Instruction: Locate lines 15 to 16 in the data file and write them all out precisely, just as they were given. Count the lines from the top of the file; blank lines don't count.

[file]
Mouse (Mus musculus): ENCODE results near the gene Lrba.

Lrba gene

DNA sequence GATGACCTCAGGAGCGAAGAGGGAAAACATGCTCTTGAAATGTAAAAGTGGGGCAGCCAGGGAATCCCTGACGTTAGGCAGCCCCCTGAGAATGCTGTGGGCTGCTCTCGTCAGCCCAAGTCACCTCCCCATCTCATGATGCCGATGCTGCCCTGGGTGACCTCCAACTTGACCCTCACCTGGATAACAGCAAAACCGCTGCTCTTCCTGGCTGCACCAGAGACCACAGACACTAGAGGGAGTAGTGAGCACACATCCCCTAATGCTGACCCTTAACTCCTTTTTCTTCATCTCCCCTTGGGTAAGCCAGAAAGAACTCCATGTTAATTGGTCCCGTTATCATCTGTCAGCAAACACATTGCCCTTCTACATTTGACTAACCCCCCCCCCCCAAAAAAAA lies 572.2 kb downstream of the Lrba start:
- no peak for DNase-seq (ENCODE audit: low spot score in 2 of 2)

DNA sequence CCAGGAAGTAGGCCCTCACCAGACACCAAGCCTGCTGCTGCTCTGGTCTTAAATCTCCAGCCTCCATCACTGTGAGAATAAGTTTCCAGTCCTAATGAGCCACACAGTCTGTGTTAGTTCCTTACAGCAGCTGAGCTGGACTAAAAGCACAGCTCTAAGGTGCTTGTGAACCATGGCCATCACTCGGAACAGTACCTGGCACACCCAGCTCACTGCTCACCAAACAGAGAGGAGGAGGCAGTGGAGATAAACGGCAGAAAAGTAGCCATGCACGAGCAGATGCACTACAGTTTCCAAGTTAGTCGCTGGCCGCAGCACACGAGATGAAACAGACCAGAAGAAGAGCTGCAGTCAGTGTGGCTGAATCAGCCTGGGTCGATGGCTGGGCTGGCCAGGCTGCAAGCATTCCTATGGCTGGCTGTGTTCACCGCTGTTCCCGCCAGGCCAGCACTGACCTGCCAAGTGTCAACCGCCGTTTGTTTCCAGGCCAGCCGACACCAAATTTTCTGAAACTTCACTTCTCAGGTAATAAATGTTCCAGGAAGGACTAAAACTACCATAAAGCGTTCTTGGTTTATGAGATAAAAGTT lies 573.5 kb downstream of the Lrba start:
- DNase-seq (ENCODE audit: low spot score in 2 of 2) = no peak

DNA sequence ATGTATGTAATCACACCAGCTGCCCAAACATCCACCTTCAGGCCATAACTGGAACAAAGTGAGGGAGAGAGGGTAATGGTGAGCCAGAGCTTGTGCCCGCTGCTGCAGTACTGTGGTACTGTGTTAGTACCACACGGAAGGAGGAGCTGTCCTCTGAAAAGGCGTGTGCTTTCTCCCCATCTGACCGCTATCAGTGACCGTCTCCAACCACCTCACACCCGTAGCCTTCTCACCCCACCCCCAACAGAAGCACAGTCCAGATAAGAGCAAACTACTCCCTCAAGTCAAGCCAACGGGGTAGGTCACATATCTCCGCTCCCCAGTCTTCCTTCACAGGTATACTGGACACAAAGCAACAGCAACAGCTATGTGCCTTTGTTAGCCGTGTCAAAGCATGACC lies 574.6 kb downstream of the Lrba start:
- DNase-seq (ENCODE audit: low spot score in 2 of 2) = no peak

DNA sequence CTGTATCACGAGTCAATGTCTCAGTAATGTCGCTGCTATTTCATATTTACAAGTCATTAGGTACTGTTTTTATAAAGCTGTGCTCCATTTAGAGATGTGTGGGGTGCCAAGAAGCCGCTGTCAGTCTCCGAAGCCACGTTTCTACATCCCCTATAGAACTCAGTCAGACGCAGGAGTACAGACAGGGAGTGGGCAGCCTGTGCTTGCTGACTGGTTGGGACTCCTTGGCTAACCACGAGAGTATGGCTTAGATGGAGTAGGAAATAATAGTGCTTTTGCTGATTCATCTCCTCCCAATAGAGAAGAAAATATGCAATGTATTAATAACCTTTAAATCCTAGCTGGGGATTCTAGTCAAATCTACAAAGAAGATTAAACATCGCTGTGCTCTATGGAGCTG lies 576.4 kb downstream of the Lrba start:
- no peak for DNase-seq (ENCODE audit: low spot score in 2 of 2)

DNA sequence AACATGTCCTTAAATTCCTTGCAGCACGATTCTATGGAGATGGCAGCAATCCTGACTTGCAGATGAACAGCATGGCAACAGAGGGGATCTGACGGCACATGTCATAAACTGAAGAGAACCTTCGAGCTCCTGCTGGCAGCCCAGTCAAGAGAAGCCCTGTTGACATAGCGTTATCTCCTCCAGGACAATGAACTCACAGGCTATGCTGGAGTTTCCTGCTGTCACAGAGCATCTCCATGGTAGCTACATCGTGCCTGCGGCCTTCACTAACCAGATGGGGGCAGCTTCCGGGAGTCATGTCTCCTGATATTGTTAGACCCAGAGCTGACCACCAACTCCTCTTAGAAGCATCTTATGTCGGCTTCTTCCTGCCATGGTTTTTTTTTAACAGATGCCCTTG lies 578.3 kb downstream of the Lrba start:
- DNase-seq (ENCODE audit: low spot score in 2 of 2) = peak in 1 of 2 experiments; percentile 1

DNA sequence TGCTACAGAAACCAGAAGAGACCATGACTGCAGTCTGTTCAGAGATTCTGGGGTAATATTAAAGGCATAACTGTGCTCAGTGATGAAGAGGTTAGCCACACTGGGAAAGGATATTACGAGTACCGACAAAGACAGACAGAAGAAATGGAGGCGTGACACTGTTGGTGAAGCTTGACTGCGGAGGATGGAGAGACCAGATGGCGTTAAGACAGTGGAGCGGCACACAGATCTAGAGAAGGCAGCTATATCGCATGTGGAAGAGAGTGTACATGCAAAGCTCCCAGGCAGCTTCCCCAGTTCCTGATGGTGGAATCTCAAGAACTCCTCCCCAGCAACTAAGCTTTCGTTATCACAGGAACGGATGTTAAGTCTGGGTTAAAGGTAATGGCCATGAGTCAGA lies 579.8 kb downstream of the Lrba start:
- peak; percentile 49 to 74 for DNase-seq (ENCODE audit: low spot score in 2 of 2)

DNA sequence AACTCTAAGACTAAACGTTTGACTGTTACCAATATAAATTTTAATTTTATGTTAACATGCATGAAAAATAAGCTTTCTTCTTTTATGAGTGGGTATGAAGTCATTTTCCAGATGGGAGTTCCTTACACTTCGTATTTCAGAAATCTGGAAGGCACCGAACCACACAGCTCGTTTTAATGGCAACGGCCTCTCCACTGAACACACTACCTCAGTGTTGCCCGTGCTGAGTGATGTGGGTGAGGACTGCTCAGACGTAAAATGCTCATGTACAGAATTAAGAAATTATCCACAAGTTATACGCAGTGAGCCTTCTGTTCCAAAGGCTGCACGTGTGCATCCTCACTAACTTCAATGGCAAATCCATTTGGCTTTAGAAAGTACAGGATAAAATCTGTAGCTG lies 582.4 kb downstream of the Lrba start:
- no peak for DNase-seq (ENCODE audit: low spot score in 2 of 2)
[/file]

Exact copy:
DNA sequence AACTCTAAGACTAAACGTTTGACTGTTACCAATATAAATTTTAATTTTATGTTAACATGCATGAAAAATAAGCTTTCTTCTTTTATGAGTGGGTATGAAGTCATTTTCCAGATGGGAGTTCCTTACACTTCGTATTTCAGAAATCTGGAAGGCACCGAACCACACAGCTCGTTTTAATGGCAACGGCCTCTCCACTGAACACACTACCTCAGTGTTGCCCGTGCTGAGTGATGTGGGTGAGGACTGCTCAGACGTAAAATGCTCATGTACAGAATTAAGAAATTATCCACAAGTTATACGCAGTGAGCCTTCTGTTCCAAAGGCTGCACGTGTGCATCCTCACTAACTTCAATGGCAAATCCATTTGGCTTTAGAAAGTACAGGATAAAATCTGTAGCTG lies 582.4 kb downstream of the Lrba start:
- no peak for DNase-seq (ENCODE audit: low spot score in 2 of 2)